But then, it is very possible to bask in the heated emotions of these films, this aesthetic of gut feeling, of human connection trumping religious or national or caste division on the basis of what seems, intuitively, to be the ‘right’ way to behave, and declare Yash Chopra a Romantic in the macro sense, irregardless of the presence of any picturesque Swiss lake presiding over the action of a tender little song.

Still, there’s no denying that the rough ‘n ready ’80s were tough on Chopra, or that his revival as a film director of popular relevance came by way of Chandni (1989), an exceedingly backlit vehicle for the always-great Sridevi Kapoor that ensured Chopra-as-director would never venture far from romance-as-genre ever again; perhaps his biggest departure since would be Darr (1993), and only then because nominal hero Sunny Deol is all but blown off the screen by the picture’s obsessive villain, played by a 28-year old Shah Rukh Khan in one of his most indelible early roles.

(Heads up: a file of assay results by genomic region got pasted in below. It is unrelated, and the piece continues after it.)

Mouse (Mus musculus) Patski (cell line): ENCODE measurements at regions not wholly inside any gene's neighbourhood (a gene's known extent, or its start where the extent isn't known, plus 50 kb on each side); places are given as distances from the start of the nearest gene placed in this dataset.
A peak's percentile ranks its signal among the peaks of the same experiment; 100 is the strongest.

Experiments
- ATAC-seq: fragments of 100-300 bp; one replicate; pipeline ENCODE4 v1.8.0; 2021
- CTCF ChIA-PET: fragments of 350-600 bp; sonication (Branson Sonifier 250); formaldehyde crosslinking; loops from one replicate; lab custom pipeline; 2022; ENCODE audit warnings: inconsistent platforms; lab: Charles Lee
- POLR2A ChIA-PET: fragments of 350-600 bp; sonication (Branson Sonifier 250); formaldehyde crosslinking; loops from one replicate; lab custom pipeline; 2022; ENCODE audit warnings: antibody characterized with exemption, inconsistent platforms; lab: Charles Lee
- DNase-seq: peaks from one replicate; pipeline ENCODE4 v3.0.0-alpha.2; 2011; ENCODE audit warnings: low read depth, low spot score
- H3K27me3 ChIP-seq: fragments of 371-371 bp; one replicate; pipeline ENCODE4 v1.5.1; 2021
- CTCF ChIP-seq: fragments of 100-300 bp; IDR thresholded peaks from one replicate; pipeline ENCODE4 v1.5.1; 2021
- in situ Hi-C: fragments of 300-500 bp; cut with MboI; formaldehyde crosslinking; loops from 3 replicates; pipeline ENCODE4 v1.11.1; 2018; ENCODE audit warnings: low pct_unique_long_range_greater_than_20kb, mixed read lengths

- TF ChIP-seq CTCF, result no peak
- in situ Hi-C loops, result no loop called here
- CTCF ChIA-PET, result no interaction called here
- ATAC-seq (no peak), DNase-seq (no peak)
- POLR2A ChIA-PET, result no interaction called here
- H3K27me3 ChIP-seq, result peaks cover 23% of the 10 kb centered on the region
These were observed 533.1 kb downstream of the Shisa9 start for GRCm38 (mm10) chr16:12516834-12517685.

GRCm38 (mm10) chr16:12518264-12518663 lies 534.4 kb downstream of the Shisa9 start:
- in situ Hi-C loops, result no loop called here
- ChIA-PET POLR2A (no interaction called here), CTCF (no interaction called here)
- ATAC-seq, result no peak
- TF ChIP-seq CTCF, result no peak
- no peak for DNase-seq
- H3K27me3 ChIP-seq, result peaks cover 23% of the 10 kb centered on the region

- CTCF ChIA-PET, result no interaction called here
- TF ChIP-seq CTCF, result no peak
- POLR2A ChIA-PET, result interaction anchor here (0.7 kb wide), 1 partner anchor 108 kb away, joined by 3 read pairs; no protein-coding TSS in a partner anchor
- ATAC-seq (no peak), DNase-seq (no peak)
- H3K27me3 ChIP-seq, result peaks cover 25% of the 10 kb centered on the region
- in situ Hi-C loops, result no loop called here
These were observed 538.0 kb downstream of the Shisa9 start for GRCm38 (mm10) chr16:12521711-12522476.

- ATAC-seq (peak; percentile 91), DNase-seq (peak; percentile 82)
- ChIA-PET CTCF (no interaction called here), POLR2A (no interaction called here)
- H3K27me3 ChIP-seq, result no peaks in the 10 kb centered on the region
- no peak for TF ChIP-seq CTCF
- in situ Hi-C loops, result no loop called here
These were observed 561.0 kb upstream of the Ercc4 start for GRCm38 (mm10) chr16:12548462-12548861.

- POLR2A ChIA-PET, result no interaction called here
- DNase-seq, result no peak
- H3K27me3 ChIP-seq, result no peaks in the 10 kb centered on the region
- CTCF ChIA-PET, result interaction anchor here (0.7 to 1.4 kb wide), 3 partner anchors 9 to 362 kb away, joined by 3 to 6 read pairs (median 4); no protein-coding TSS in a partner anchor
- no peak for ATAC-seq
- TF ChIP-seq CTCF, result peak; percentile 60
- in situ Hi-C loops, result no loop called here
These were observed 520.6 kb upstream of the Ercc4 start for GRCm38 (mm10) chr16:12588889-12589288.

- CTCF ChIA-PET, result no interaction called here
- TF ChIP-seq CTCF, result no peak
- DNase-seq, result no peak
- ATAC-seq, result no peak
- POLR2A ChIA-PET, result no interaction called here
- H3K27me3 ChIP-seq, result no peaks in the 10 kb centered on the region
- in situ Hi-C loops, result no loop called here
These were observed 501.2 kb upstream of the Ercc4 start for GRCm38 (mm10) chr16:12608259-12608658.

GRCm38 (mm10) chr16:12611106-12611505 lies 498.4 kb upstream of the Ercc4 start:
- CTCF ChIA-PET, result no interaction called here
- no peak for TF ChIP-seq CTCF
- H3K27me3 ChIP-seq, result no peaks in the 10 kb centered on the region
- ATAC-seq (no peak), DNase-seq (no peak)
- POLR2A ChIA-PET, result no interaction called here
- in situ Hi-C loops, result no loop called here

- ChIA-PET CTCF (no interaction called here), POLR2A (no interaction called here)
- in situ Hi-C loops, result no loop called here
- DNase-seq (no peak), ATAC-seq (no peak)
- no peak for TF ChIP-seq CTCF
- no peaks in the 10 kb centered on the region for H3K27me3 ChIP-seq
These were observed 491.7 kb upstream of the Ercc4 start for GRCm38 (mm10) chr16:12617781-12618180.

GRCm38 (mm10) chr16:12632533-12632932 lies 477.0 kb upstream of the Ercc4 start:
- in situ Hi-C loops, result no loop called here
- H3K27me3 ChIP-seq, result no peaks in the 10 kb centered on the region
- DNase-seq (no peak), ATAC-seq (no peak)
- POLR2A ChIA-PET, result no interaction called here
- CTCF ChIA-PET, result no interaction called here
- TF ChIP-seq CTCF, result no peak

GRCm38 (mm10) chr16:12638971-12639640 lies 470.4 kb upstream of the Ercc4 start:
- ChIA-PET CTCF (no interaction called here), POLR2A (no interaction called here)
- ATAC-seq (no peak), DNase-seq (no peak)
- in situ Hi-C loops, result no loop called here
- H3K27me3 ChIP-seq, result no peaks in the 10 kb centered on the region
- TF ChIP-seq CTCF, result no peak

Darr, in fact, represented both a beginning and an end for Chopra and Yash Raj – two years later, Chopra’s son, Aditya, would pair with SRK for the enormously lucrative Dilwale Dulhania Le Jayenge (see our last episode for more). Neither man would ever direct a film without Khan again, and Yash Raj — which, until the 21st century, in movie production terms, had served mainly (if not exclusively) as a vehicle for the Chopras to release their own directorial ventures — would build its own shooting studio and enter a period of promoting new, young directors through in-house productions, albeit with A. Chopra often providing story synopses in what I tend to imagine is a rather Stan Lee manner.